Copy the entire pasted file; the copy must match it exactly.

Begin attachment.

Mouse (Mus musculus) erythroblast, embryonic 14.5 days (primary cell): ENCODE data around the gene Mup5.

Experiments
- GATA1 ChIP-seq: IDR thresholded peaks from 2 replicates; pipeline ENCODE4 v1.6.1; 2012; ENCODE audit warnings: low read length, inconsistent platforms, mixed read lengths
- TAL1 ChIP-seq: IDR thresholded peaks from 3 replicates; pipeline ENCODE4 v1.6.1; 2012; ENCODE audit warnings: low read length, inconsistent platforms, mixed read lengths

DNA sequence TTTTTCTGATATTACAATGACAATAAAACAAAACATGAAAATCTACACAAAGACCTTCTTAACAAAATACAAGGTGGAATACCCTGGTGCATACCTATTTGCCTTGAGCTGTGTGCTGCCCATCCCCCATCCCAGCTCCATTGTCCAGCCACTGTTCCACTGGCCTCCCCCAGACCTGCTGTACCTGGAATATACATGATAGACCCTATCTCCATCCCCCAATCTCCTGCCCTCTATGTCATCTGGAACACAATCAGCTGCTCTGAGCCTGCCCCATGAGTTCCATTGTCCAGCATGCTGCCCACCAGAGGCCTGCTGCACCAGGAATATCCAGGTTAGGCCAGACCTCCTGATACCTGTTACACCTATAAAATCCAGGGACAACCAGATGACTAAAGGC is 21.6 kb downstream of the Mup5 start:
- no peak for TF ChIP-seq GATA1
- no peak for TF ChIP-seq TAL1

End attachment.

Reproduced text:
Mouse (Mus musculus) erythroblast, embryonic 14.5 days (primary cell): ENCODE data around the gene Mup5.

Experiments
- GATA1 ChIP-seq: IDR thresholded peaks from 2 replicates; pipeline ENCODE4 v1.6.1; 2012; ENCODE audit warnings: low read length, inconsistent platforms, mixed read lengths
- TAL1 ChIP-seq: IDR thresholded peaks from 3 replicates; pipeline ENCODE4 v1.6.1; 2012; ENCODE audit warnings: low read length, inconsistent platforms, mixed read lengths

DNA sequence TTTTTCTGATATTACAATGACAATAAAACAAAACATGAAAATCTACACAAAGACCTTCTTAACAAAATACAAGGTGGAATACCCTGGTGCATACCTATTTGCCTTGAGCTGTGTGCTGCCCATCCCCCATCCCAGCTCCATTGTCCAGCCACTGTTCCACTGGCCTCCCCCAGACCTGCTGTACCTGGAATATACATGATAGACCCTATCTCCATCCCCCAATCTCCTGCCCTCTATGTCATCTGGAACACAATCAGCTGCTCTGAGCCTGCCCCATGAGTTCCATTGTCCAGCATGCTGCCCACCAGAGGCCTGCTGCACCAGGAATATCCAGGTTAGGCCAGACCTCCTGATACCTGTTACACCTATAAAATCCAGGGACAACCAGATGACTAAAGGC is 21.6 kb downstream of the Mup5 start:
- no peak for TF ChIP-seq GATA1
- no peak for TF ChIP-seq TAL1